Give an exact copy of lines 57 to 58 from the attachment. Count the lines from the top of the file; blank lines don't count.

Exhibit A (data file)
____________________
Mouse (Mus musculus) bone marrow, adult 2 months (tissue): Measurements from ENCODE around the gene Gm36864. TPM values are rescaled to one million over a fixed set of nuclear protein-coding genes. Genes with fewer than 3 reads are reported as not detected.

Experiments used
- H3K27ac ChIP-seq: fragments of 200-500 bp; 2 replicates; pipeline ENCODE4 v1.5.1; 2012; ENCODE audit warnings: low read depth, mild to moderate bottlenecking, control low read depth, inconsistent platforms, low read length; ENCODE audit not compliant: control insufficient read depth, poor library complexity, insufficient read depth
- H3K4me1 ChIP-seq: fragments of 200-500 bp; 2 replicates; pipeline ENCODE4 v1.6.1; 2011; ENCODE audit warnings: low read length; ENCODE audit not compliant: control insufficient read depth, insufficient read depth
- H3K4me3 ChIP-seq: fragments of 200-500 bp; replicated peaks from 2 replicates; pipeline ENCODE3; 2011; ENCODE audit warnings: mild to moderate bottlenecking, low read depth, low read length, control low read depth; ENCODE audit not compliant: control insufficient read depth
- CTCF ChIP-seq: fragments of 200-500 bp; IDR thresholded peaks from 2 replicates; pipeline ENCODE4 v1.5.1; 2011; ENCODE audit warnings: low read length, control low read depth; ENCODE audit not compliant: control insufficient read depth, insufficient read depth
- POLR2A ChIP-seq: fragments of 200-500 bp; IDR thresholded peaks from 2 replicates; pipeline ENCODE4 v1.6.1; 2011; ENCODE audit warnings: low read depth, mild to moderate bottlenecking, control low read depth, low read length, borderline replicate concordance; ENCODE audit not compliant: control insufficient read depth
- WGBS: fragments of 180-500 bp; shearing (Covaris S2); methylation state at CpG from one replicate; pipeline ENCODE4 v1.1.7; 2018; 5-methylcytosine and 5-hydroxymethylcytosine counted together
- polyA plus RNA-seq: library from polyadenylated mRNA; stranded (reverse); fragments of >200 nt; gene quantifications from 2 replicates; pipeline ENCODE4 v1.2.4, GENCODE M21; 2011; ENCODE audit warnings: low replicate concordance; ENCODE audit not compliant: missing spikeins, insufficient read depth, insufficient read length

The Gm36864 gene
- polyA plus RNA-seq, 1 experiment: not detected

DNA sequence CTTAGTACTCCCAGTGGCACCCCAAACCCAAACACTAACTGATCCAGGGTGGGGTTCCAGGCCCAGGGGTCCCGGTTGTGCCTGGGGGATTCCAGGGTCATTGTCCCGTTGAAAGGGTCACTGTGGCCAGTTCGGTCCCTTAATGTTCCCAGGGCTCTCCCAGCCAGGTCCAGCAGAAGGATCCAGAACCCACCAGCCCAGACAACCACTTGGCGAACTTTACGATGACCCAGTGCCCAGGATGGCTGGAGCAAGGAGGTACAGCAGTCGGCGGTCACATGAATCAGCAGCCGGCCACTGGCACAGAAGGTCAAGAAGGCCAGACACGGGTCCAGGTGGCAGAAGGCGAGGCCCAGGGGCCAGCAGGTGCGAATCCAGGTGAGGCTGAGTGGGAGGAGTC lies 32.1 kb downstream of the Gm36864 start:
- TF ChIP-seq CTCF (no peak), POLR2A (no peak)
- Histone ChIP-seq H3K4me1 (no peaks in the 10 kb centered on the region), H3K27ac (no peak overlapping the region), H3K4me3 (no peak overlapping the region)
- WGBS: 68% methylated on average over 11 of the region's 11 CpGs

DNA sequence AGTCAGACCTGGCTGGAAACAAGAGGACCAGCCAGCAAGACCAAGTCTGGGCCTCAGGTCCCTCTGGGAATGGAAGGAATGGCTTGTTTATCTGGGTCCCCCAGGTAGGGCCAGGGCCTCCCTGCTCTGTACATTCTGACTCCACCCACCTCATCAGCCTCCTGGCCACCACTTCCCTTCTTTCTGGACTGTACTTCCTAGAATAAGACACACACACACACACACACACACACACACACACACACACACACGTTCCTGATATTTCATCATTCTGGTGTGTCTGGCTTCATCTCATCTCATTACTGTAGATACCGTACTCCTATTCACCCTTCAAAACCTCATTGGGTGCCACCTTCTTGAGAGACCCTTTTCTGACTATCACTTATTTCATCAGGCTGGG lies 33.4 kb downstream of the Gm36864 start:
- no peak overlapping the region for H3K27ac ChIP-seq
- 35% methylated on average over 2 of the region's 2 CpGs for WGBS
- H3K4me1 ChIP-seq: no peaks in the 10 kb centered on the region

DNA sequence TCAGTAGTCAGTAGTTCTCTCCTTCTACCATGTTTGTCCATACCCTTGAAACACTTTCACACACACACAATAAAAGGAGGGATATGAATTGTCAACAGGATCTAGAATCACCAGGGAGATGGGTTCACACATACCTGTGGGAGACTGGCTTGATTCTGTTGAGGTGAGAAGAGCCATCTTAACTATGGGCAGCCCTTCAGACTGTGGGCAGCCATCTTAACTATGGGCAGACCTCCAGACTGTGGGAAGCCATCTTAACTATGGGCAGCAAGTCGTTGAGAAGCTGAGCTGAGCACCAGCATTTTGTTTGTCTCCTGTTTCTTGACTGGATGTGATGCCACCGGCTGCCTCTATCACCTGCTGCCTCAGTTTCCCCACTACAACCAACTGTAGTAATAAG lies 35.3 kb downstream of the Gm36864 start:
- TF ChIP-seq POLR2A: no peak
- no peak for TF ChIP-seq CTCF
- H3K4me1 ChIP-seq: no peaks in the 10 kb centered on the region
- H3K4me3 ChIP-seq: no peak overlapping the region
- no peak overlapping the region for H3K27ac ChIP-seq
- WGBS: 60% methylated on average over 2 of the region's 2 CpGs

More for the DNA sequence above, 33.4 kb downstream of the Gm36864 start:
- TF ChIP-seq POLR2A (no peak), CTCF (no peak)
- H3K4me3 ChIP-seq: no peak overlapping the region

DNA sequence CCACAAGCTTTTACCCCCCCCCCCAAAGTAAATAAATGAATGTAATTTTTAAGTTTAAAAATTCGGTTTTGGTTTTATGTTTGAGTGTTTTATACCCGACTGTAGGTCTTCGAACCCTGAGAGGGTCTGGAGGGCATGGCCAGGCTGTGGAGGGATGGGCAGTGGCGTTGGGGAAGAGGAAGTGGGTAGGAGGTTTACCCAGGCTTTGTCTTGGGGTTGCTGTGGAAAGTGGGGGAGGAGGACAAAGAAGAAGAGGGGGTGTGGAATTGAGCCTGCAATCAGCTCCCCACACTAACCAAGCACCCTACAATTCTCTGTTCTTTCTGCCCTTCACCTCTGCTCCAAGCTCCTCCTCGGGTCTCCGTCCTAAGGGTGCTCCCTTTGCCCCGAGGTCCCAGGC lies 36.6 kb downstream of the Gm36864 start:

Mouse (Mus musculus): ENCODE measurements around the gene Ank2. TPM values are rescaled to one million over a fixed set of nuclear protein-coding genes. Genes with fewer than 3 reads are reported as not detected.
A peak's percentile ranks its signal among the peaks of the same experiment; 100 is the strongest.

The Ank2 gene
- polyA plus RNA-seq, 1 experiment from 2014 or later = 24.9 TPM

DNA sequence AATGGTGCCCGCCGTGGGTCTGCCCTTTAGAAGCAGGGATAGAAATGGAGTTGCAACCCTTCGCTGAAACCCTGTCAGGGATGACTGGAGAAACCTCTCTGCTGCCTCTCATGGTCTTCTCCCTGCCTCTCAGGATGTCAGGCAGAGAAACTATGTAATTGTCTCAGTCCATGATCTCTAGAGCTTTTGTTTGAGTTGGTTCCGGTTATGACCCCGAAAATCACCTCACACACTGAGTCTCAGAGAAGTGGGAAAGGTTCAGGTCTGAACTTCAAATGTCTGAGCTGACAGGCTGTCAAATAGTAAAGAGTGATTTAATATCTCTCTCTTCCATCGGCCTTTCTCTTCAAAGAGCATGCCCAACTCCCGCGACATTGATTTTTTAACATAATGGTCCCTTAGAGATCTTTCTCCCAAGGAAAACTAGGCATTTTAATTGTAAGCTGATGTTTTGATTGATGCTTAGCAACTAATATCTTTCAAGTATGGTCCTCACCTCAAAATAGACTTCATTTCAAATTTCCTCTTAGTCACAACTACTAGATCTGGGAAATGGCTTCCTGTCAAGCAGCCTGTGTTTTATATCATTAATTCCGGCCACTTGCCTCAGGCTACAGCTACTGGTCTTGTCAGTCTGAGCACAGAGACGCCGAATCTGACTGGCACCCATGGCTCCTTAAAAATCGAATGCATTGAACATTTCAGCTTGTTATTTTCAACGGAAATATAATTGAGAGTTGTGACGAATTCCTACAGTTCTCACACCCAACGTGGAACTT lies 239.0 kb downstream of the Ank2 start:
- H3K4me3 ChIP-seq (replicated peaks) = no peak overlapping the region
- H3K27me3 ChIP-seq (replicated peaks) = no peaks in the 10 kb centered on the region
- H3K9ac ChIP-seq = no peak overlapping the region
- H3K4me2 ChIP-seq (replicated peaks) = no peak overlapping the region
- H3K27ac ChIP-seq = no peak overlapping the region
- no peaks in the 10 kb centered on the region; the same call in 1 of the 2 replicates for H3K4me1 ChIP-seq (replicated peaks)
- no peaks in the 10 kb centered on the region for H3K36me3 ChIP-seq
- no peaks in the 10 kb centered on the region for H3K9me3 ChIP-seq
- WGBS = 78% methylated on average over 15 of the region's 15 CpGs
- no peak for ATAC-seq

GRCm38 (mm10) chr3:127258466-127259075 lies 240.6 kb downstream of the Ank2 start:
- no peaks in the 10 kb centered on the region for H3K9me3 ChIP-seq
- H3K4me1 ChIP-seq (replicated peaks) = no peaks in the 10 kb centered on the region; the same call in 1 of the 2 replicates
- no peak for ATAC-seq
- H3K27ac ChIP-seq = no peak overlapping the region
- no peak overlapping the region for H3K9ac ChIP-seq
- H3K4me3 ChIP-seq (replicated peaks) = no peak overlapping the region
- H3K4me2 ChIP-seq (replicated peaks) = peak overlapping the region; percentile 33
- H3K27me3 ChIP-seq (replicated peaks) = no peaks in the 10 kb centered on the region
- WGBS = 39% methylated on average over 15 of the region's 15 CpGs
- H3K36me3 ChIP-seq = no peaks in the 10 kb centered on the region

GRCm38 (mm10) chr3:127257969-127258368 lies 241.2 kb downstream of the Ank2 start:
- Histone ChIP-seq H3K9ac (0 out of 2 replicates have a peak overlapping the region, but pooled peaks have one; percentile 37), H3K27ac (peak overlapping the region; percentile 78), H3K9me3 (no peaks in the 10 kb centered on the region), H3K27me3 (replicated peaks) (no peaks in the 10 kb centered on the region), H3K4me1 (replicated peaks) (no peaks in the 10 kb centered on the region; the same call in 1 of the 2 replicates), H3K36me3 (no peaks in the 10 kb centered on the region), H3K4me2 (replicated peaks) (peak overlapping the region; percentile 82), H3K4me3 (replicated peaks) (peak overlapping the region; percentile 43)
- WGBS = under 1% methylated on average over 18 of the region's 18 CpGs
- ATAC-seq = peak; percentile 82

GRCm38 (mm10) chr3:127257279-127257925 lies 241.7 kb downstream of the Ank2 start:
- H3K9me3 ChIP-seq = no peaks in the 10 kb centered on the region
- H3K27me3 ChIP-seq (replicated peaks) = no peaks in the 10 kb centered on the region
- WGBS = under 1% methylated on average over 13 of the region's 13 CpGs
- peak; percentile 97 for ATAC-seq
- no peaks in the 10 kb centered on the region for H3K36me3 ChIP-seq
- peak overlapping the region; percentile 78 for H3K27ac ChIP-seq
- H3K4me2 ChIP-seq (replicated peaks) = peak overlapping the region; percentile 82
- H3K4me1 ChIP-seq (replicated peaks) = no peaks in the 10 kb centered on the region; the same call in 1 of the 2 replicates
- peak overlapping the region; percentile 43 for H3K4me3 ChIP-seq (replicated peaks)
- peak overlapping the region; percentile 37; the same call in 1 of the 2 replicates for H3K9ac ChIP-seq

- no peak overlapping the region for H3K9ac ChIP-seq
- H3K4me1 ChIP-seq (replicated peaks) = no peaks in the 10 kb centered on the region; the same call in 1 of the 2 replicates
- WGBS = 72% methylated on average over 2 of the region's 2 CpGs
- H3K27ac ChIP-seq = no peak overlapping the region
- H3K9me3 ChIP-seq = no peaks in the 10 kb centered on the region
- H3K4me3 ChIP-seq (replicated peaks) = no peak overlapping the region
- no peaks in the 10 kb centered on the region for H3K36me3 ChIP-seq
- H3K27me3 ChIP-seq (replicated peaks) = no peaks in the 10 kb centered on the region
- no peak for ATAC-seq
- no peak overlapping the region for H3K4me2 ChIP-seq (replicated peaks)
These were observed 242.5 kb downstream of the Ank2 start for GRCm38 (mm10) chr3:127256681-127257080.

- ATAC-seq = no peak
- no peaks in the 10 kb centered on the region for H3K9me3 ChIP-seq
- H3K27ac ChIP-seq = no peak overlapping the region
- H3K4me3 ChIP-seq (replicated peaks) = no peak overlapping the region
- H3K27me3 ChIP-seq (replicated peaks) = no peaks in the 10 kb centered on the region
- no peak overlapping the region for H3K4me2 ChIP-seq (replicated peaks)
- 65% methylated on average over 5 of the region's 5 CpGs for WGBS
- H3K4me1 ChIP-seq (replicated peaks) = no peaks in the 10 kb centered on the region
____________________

GRCm38 (mm10) chr3:127257969-127258368 lies 241.2 kb downstream of the Ank2 start:
- Histone ChIP-seq H3K9ac (0 out of 2 replicates have a peak overlapping the region, but pooled peaks have one; percentile 37), H3K27ac (peak overlapping the region; percentile 78), H3K9me3 (no peaks in the 10 kb centered on the region), H3K27me3 (replicated peaks) (no peaks in the 10 kb centered on the region), H3K4me1 (replicated peaks) (no peaks in the 10 kb centered on the region; the same call in 1 of the 2 replicates), H3K36me3 (no peaks in the 10 kb centered on the region), H3K4me2 (replicated peaks) (peak overlapping the region; percentile 82), H3K4me3 (replicated peaks) (peak overlapping the region; percentile 43)